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Williams v. Home Properties L.P.

United States District Court, D. Maryland

July 1, 2015

HOME PROPERTIES, L.P. et al. Defendants


Marvin J. Garbis United States District Judge

The Court has before it Plaintiffs' Motion for Reconsideration [Document 60] and the materials submitted by the Plaintiff relating thereto. The Court finds that neither a response nor a hearing is necessary.

The United States Court of Appeals for the Fourth Circuit "ha[s] recognized that there are three grounds for amending an earlier judgment" under Rule 59(e):

(1) to accommodate an intervening change in controlling law;
(2) to account for new evidence not available at trial; or
(3) to correct a clear error of law or prevent manifest injustice.

Pac. Ins. Co. v. Am. Nat. Fire Ins. Co., 148 F.3d 396, 403 (4th Cir. 1998); see also Weyerhaeuser Corp. v. Koppers Co., 771 F.Supp. 1406, 1419 (D. Md. 1991).

A motion for reconsideration "cannot be used to raise arguments which could, and should, have been made before [the determination on which reconsideration is sought was] issued." Fed. Deposit Ins. Corp. v. Meyer, 781 F.2d 1260, 1268 (7th Cir. 1986). Stated differently, "'[a] motion to reconsider is not a license to reargue the merits or present new evidence.'" Gray-Hopkins v. Prince George's Cnty., Md., 201 F.Supp.2d 523, 524 (D. Md. 2002) (citation omitted).

Plaintiff does not contend that there has been any change in the law or that new evidence has become available. Plaintiff, presumably, is contending that revision of the decision is necessary to correct clear error or to prevent manifest injustice. The Court finds neither an error nor injustice in its decision.

Plaintiff has the burden of proving the elements of the tort of fraudulent concealment[1] by clear and convincing evidence.

"To be clear and convincing, evidence should be 'clear' in the sense that it is certain, plain to the understanding, and unambiguous and convincing in a sense that it is so reasonable and persuasive as to cause you to believe it." Attorney Grievance Comm'n of Md. v. Levin, 91 A.3d 1101, 1105 (Md. 2014) (emphasis added) (citation omitted). Plaintiff has not presented evidence adequate to meet that standard, at least with regard to establishing knowledge of the existence of a bedbug infestation in the Unit on December 4, 2012 or an intent to defraud.

Plaintiff's theory is, essentially, that the Hunters Glen employee who rented the Unit to her on December 4, 2012, must have known that there had been a bedbug infestation on October 22, 2012 and would have been grossly negligent in not checking to be sure that the infestation had been eliminated by December 4, 2012. Plaintiff has not proven by clear and convincing evidence that the person renting the Unit both knew of the past bedbug infestation, and also checked the Unit and became aware that the infestation remained.

(4) the plaintiff took action in justifiable reliance on the concealment; and
(5) the plaintiff suffered damages as a result of the defendant's concealment.

Lloyd v. Gen. Motors Corp., 916 A.2d 257, 274 (Md. 2007) (citation omitted).

Plaintiff's reliance on the principle that a landlord is presumed to know of defects is misplaced in the context of her fraudulent concealment claim. Mere constructive knowledge is adequate to subject a landlord to liability under the Maryland Consumer Protection Act. As stated in Forrest v. P & L Real Estate Inv. Co., 759 A.2d 1187 (Md. Ct. Spec. App. 2000):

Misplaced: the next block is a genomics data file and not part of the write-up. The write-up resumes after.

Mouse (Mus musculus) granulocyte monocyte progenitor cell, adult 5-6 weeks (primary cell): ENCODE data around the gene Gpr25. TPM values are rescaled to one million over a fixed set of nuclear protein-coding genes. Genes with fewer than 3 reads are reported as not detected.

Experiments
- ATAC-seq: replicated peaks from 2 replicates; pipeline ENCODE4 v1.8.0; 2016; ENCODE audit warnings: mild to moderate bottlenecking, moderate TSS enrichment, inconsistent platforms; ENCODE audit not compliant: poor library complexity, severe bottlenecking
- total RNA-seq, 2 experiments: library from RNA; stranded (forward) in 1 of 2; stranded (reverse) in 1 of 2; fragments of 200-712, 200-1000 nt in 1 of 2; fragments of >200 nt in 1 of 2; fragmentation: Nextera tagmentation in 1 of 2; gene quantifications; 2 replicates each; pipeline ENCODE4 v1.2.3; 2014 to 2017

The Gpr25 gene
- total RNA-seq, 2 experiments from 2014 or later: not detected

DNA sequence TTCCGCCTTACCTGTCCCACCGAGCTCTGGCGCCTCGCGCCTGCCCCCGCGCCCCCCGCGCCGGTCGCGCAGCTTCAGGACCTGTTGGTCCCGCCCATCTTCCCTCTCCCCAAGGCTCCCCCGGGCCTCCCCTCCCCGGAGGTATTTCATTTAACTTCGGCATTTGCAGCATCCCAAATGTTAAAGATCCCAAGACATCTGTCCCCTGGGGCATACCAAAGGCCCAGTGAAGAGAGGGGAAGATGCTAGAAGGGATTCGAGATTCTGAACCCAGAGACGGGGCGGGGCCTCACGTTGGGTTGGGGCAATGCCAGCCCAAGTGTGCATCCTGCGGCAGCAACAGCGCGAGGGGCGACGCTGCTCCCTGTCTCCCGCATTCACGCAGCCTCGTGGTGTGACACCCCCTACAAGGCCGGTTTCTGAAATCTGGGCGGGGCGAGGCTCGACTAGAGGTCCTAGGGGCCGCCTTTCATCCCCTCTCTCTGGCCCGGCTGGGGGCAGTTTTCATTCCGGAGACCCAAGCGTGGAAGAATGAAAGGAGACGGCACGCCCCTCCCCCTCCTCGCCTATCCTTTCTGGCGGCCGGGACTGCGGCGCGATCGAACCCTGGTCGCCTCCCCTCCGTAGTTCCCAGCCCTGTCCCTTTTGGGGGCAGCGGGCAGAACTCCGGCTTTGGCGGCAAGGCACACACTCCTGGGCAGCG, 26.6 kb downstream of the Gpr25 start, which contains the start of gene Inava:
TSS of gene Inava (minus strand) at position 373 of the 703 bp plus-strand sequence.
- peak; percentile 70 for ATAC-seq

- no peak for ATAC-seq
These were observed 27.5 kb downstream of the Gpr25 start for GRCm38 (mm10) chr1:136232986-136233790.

To prove a violation of the CPA premised on the breach of the implied warranty of habitability, it must be shown that, at the inception of the lease, the landlord made material misstatements or omissions, which either had the tendency to or, in fact, did, mislead the tenant. Thus, the landlord must have knowledge, constructive or actual, of the condition of the premises at the time of the lease.
A landlord is charged with knowledge of the condition of the premises that a reasonable inspection would disclose.

Id. at 1198, 1200 (emphasis added) (citation omitted).

However, Plaintiff provides no legal support for her position that constructive knowledge of a condition is sufficient to satisfy the burden of proof for a claim of fraudulent concealment – more specifically, to prove an intent to deceive by clear and convincing evidence. Plaintiff did not present a claim for fraudulent inducement. This is a tort which would impose liability on a defendant who did not have actual knowledge of the pertinent falsity, but had constructive or imputed knowledge.[2]

In regard to motive, Plaintiff seeks to rely upon an inference "that Home Properties desired to generate rental income, and would then deal with complaints after the new resident moved-in." [Document 60-1] at 2. Putting aside the illogic of any such inference, it is directly contrary to the actual action of LaChance/Ellison on October 22, 2012, who in fact knew that the Unit was infested with bedbugs and declined to rent it to a prospective tenant.

Plaintiff's evidence, if accepted by a jury, could establish fault on the part of Home Properties and/or JCE in failing to rid the Unit of the bedbug infestation by December 15, 2012, when Plaintiff moved in to the Unit. Certainly, Plaintiff presents evidence that, if accepted by the jury, would establish a claim for negligence and/or violation of the Maryland Consumer Protection Act. However, Plaintiff does not present evidence adequate to establish fraudulent concealment by clear and convincing evidence.

For the foregoing reasons:

1. Plaintiffs' Motion for Reconsideration [Document 60] is DENIED.
2. The case shall proceed pursuant to existing scheduling.


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